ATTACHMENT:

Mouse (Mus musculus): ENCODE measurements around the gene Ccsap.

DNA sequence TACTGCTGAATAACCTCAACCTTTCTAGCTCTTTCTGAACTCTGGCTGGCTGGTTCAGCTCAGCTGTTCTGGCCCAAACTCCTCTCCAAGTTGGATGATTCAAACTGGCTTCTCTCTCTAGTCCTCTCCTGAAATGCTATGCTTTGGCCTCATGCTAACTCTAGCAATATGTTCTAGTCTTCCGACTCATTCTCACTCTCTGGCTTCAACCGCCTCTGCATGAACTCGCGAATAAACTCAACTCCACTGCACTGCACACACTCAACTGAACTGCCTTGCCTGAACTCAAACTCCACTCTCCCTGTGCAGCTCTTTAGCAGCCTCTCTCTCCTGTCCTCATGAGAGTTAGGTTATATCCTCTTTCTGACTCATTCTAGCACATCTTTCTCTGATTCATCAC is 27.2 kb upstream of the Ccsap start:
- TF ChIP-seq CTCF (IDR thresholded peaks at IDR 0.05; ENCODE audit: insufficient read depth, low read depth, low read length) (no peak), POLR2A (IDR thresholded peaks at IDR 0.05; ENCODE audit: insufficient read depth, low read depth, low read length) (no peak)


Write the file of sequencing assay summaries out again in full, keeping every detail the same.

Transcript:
Mouse (Mus musculus): ENCODE measurements around the gene Ccsap.

DNA sequence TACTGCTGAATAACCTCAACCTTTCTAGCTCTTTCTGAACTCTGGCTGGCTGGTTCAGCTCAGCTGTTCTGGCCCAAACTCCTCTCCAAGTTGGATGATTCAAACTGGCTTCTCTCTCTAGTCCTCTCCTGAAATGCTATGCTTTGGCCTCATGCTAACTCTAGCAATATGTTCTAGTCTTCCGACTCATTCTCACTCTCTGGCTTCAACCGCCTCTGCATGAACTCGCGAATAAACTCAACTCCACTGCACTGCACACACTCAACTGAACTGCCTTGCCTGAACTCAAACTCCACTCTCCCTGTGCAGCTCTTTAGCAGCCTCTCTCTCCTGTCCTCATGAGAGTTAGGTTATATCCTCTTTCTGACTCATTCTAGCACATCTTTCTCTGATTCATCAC is 27.2 kb upstream of the Ccsap start:
- TF ChIP-seq CTCF (IDR thresholded peaks at IDR 0.05; ENCODE audit: insufficient read depth, low read depth, low read length) (no peak), POLR2A (IDR thresholded peaks at IDR 0.05; ENCODE audit: insufficient read depth, low read depth, low read length) (no peak)